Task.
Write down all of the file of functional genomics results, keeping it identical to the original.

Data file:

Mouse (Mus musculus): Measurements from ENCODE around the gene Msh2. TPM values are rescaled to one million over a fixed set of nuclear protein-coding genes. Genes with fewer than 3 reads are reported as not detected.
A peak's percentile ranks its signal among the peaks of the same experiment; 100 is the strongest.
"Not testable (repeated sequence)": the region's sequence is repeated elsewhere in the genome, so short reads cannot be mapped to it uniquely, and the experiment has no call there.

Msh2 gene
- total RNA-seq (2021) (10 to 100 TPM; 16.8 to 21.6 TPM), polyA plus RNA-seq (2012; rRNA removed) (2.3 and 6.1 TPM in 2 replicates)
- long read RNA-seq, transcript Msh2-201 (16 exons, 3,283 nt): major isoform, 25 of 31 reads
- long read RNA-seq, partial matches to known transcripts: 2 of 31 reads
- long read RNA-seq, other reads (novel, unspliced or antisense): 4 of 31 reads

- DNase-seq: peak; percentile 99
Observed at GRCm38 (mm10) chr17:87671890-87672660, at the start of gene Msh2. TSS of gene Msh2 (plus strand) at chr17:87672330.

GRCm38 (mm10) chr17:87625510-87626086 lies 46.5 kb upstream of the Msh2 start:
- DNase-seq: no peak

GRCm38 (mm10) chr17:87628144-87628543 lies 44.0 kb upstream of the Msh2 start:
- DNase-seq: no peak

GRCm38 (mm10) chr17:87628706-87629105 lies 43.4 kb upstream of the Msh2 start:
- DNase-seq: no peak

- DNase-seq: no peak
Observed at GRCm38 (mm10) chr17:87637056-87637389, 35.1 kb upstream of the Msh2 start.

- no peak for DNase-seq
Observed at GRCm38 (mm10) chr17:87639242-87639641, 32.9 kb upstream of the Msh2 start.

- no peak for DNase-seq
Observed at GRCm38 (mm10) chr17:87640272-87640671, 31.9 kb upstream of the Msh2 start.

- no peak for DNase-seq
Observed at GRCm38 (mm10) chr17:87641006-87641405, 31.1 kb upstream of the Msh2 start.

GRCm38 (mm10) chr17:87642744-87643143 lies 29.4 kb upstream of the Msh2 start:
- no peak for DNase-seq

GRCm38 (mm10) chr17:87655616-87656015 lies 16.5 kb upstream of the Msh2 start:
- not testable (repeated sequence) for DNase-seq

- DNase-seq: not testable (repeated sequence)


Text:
Mouse (Mus musculus): Measurements from ENCODE around the gene Msh2. TPM values are rescaled to one million over a fixed set of nuclear protein-coding genes. Genes with fewer than 3 reads are reported as not detected.
A peak's percentile ranks its signal among the peaks of the same experiment; 100 is the strongest.
"Not testable (repeated sequence)": the region's sequence is repeated elsewhere in the genome, so short reads cannot be mapped to it uniquely, and the experiment has no call there.

Msh2 gene
- total RNA-seq (2021) (10 to 100 TPM; 16.8 to 21.6 TPM), polyA plus RNA-seq (2012; rRNA removed) (2.3 and 6.1 TPM in 2 replicates)
- long read RNA-seq, transcript Msh2-201 (16 exons, 3,283 nt): major isoform, 25 of 31 reads
- long read RNA-seq, partial matches to known transcripts: 2 of 31 reads
- long read RNA-seq, other reads (novel, unspliced or antisense): 4 of 31 reads

- DNase-seq: peak; percentile 99
Observed at GRCm38 (mm10) chr17:87671890-87672660, at the start of gene Msh2. TSS of gene Msh2 (plus strand) at chr17:87672330.

GRCm38 (mm10) chr17:87625510-87626086 lies 46.5 kb upstream of the Msh2 start:
- DNase-seq: no peak

GRCm38 (mm10) chr17:87628144-87628543 lies 44.0 kb upstream of the Msh2 start:
- DNase-seq: no peak

GRCm38 (mm10) chr17:87628706-87629105 lies 43.4 kb upstream of the Msh2 start:
- DNase-seq: no peak

- DNase-seq: no peak
Observed at GRCm38 (mm10) chr17:87637056-87637389, 35.1 kb upstream of the Msh2 start.

- no peak for DNase-seq
Observed at GRCm38 (mm10) chr17:87639242-87639641, 32.9 kb upstream of the Msh2 start.

- no peak for DNase-seq
Observed at GRCm38 (mm10) chr17:87640272-87640671, 31.9 kb upstream of the Msh2 start.

- no peak for DNase-seq
Observed at GRCm38 (mm10) chr17:87641006-87641405, 31.1 kb upstream of the Msh2 start.

GRCm38 (mm10) chr17:87642744-87643143 lies 29.4 kb upstream of the Msh2 start:
- no peak for DNase-seq

GRCm38 (mm10) chr17:87655616-87656015 lies 16.5 kb upstream of the Msh2 start:
- not testable (repeated sequence) for DNase-seq

- DNase-seq: not testable (repeated sequence)